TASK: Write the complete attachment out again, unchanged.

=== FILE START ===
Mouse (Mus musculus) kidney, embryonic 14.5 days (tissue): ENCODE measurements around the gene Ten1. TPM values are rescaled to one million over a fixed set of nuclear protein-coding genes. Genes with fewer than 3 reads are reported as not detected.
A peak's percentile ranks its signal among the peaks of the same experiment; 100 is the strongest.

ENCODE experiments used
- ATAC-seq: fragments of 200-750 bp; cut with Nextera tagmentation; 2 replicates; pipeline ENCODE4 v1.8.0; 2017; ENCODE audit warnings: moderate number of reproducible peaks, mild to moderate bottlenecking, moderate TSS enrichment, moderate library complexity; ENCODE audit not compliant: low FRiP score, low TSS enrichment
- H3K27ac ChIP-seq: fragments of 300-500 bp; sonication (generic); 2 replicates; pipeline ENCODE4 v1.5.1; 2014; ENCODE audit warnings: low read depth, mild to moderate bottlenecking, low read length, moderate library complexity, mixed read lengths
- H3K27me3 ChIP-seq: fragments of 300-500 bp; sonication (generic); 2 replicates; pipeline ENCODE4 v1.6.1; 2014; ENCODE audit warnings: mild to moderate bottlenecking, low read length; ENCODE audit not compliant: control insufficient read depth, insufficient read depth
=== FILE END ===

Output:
Mouse (Mus musculus) kidney, embryonic 14.5 days (tissue): ENCODE measurements around the gene Ten1. TPM values are rescaled to one million over a fixed set of nuclear protein-coding genes. Genes with fewer than 3 reads are reported as not detected.
A peak's percentile ranks its signal among the peaks of the same experiment; 100 is the strongest.

ENCODE experiments used
- ATAC-seq: fragments of 200-750 bp; cut with Nextera tagmentation; 2 replicates; pipeline ENCODE4 v1.8.0; 2017; ENCODE audit warnings: moderate number of reproducible peaks, mild to moderate bottlenecking, moderate TSS enrichment, moderate library complexity; ENCODE audit not compliant: low FRiP score, low TSS enrichment
- H3K27ac ChIP-seq: fragments of 300-500 bp; sonication (generic); 2 replicates; pipeline ENCODE4 v1.5.1; 2014; ENCODE audit warnings: low read depth, mild to moderate bottlenecking, low read length, moderate library complexity, mixed read lengths
- H3K27me3 ChIP-seq: fragments of 300-500 bp; sonication (generic); 2 replicates; pipeline ENCODE4 v1.6.1; 2014; ENCODE audit warnings: mild to moderate bottlenecking, low read length; ENCODE audit not compliant: control insufficient read depth, insufficient read depth